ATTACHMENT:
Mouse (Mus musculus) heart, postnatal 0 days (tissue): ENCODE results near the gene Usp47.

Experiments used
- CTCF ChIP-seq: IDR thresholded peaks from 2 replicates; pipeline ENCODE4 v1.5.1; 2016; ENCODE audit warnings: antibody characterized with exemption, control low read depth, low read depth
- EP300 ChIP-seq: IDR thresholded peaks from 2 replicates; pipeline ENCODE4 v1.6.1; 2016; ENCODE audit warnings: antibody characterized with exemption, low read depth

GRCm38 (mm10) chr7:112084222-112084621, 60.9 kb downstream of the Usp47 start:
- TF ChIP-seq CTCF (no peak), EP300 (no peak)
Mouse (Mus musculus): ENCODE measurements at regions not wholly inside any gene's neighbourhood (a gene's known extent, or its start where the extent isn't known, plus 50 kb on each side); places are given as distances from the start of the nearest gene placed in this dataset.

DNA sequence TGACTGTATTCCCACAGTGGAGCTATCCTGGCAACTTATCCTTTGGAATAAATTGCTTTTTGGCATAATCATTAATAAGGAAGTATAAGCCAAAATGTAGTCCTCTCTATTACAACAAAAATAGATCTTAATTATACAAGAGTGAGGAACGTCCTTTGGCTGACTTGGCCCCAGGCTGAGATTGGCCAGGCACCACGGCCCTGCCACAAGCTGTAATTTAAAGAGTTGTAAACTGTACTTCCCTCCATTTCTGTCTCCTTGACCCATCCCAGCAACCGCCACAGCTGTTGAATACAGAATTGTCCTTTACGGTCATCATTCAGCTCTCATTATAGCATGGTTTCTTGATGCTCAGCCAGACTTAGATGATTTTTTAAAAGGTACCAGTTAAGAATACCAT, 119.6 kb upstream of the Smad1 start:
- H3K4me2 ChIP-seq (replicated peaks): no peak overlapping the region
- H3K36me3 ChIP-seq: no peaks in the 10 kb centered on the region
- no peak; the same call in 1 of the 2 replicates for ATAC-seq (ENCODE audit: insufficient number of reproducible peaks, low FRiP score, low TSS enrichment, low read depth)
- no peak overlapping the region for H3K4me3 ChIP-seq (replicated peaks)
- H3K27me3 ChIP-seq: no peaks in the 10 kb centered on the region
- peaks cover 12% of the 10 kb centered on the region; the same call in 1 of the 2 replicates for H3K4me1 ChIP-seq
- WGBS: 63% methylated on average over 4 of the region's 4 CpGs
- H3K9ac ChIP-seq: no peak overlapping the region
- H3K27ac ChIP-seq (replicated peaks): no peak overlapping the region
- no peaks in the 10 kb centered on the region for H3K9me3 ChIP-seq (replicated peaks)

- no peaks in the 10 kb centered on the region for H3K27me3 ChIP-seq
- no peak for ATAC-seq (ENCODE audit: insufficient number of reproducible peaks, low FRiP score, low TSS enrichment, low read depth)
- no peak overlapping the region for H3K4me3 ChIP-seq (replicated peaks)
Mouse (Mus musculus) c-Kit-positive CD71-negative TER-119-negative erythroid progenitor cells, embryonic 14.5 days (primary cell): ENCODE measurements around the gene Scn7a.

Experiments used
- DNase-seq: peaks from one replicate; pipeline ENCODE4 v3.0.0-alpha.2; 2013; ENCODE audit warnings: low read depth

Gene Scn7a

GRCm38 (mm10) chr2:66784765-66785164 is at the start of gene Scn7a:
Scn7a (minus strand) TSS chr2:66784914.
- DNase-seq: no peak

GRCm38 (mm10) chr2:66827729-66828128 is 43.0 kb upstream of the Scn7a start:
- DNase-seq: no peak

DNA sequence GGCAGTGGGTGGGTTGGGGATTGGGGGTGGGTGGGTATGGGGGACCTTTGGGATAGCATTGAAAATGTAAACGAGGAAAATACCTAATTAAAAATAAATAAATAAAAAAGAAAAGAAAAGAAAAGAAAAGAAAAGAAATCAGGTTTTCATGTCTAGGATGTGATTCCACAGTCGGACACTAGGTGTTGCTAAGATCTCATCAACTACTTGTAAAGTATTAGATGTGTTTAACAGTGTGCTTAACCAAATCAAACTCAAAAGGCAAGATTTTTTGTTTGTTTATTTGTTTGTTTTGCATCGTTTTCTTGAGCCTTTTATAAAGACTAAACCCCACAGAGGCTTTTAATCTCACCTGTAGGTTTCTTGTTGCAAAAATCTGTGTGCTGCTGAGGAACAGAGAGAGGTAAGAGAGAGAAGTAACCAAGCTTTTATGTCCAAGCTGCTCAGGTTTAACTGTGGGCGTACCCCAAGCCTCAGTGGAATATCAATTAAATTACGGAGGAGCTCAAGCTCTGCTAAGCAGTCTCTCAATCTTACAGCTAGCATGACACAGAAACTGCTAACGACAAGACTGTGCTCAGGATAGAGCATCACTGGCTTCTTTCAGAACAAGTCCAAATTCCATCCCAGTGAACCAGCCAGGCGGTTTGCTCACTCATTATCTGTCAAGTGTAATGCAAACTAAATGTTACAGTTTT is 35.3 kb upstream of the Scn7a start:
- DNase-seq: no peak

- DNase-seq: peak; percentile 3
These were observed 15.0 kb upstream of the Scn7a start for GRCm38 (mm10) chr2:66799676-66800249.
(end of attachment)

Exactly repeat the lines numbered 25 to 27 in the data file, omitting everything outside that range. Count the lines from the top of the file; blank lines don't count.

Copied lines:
Gene Scn7a

GRCm38 (mm10) chr2:66784765-66785164 is at the start of gene Scn7a:
Scn7a (minus strand) TSS chr2:66784914.